I’ve finished a record. I had some inspiration. When you’re locked into a period of creativity it’s very similar to being hungry all the time. You have an appetite to write. It’s one of the nicest feelings in the world for a songwriter because you know what it is to be without that appetite. Once you lock into that, then you’re feeding yourself. Everywhere you go you’re hungry. So I might come up with a verse sitting at the kitchen table, I might be asleep and wake up in the middle of the night and run upstairs to my writing room and come up with another verse or two. Literally I do it anywhere and everywhere and that’s a nice place to be. It doesn’t happen that often.
Writing the book must have made you think about your life story.
I really never had planned on writing anything. So when it came around, yeah, obviously, you draw a story from your story. I supposed you’re contextualizing your own life for yourself, and in the course of it you’re trying to have an honest hand.
It’s one of the things that I’m sort of glad it exists. Just for your kids — your kids really don’t know much about your life, you know? We had our kids late, I was 40 when our first son was born, and they showed a healthy disinterest in our work over all the years. They had their own musical heroes, they had their own music they were interested in. They’d be pretty blank-faced if someone mentioned a song title of mine, and I always looked upon that as that we did a good job. I know that none of my kids have read the book, though I imagine someday they will perhaps. I kind of like that. My job, it’s a strange job, it’s an eccentric line of work. And it’s not comparable to anything else and it can be difficult to be around it. As I say in the book, I know a lot of kids who wouldn’t mind seeing 50,000 people boo their parents. But I don’t know how many would want to see those people cheer their parents. It’s just not right (laughs).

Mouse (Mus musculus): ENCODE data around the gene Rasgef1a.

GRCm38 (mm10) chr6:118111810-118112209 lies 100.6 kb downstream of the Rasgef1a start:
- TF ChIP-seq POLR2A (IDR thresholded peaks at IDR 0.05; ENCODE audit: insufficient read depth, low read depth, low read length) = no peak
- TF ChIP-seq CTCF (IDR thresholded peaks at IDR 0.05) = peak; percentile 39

The book explains that you’ve always been a musician. You never really had a 9-to-5 job. But “Springsteen on Broadway” is five nights a week for five months. It’s steady work.
That’s a real job. This is my first real job, I think (laughs). That’s the one thing I’m going into with a certain sense of faith. I go, well, I’m not using myself so totally physically on a nightly basis. And I’m not using my voice — you know, you’re not screaming. But the mental energy that it takes to do it is the same. People come to see you be completely, completely present. Any time you’re trying to do that, it takes a lot of energy.
You say the show and stories are locked in — won’t that become repetitive for you?
I’ve played “Born to Run,” many, many times. I’m sure if we went on the internet we could find out how many. (laughs) But the key is, you have to approach it not as a repetition but as a renewal. And to do that your spirit has got to be 100 percent present. But it’s a new audience every night. There’s new faces, there’s new opportunities. Those songs have been very good to me over the years, and in return I try to be good to them. So you have a chance of renewing the emotion and the spirit in that music on a nightly basis. That’s the place I work to get to every night when I’m onstage. I think that if the foundation of what you’ve built is built well, you’ll be able to inhabit it on a nightly basis and your audience will come in and it will feel like they’re seeing it for the first time. (laughs) That’s my plan, anyway.
Source: New York Times